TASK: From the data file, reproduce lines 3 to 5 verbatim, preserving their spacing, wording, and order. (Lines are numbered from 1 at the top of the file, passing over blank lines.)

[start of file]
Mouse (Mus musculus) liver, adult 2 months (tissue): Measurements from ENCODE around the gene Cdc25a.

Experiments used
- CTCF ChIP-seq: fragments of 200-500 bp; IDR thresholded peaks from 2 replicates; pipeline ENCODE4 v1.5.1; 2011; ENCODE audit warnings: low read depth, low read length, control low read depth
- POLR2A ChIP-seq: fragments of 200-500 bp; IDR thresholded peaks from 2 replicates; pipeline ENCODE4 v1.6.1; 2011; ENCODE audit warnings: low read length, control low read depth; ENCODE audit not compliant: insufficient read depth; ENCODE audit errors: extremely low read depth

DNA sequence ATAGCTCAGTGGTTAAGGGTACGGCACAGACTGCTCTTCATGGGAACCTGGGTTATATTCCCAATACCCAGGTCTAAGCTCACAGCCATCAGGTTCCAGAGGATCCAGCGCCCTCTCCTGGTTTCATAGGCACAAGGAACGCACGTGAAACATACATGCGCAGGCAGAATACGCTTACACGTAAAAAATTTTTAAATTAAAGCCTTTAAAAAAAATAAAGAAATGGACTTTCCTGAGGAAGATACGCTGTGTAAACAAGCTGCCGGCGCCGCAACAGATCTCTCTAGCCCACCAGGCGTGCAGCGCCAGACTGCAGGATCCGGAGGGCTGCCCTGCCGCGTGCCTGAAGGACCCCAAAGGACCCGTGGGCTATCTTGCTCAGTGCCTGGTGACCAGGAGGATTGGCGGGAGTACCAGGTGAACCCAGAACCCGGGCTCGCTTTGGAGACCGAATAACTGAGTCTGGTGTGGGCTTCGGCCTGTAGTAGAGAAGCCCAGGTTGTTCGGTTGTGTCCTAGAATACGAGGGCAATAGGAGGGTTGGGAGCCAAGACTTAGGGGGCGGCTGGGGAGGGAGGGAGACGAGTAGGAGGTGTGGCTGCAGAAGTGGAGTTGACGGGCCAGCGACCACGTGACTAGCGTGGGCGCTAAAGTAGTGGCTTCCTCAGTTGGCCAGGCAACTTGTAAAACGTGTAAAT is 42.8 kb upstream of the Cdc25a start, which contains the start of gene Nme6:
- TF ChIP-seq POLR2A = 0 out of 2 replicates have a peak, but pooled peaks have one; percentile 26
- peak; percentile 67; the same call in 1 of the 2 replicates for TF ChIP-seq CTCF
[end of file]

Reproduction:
- CTCF ChIP-seq: fragments of 200-500 bp; IDR thresholded peaks from 2 replicates; pipeline ENCODE4 v1.5.1; 2011; ENCODE audit warnings: low read depth, low read length, control low read depth
- POLR2A ChIP-seq: fragments of 200-500 bp; IDR thresholded peaks from 2 replicates; pipeline ENCODE4 v1.6.1; 2011; ENCODE audit warnings: low read length, control low read depth; ENCODE audit not compliant: insufficient read depth; ENCODE audit errors: extremely low read depth

DNA sequence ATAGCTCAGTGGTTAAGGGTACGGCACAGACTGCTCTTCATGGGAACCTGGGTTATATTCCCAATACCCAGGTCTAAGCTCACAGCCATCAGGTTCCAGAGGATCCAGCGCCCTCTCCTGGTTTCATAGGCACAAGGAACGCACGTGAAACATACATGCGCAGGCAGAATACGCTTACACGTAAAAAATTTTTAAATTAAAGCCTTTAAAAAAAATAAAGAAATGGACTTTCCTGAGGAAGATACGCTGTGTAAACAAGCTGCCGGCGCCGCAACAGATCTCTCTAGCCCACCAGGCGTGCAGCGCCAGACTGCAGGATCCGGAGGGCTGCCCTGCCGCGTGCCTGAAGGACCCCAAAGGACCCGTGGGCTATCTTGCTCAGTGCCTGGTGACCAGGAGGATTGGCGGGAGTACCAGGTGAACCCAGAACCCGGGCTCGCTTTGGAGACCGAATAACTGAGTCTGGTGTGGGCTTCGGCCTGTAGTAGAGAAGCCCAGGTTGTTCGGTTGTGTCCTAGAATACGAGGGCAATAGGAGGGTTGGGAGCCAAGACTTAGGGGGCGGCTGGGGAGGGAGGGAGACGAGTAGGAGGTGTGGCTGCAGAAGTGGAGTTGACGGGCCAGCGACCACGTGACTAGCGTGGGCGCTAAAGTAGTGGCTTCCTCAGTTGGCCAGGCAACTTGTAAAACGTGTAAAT is 42.8 kb upstream of the Cdc25a start, which contains the start of gene Nme6: